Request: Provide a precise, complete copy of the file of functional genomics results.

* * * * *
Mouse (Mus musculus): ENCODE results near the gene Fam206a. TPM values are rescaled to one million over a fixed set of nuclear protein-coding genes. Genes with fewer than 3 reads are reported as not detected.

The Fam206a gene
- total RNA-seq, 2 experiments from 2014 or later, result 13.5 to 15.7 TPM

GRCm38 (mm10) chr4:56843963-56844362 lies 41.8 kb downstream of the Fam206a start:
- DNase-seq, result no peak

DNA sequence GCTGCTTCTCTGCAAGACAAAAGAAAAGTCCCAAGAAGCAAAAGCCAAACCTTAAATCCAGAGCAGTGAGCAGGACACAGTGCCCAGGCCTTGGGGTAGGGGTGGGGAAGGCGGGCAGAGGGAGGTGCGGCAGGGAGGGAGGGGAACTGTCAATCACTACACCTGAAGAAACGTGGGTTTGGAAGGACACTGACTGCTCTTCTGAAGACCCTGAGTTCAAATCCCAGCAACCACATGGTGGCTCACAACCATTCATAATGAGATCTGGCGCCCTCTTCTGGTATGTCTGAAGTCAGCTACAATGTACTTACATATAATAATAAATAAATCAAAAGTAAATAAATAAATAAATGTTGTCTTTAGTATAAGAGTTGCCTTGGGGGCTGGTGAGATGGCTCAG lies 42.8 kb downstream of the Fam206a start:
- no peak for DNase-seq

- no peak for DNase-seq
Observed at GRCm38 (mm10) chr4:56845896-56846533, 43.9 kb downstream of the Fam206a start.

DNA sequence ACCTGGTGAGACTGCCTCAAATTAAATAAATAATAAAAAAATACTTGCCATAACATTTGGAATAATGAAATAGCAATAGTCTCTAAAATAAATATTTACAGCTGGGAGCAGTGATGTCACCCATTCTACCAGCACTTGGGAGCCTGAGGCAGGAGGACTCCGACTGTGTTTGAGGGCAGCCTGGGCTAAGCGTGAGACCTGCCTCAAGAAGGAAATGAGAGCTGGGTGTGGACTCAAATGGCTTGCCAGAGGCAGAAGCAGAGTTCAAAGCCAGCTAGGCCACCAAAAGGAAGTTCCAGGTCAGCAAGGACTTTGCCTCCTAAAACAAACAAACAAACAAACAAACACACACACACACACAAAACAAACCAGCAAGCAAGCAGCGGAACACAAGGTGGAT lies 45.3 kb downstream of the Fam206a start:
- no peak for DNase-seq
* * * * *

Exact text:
Mouse (Mus musculus): ENCODE results near the gene Fam206a. TPM values are rescaled to one million over a fixed set of nuclear protein-coding genes. Genes with fewer than 3 reads are reported as not detected.

The Fam206a gene
- total RNA-seq, 2 experiments from 2014 or later, result 13.5 to 15.7 TPM

GRCm38 (mm10) chr4:56843963-56844362 lies 41.8 kb downstream of the Fam206a start:
- DNase-seq, result no peak

DNA sequence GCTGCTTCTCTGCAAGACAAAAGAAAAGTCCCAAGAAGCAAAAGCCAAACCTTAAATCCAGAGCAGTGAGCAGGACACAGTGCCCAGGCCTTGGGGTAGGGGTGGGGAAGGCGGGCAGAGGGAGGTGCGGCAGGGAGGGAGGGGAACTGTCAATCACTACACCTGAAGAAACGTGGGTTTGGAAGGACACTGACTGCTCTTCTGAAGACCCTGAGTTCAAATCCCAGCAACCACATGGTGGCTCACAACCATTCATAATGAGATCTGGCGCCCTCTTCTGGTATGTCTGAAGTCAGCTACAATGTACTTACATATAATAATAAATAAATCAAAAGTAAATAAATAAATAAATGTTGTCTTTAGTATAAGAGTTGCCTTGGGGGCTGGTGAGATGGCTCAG lies 42.8 kb downstream of the Fam206a start:
- no peak for DNase-seq

- no peak for DNase-seq
Observed at GRCm38 (mm10) chr4:56845896-56846533, 43.9 kb downstream of the Fam206a start.

DNA sequence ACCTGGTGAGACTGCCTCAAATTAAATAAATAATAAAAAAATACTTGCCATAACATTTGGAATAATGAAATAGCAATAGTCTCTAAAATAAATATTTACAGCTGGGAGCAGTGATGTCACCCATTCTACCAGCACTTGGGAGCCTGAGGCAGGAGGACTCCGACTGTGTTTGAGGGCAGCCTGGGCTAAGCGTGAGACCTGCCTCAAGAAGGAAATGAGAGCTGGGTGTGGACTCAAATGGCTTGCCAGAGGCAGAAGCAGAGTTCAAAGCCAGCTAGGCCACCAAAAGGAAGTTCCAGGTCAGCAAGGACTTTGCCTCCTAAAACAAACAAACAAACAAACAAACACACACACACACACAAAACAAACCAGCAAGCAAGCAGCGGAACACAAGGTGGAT lies 45.3 kb downstream of the Fam206a start:
- no peak for DNase-seq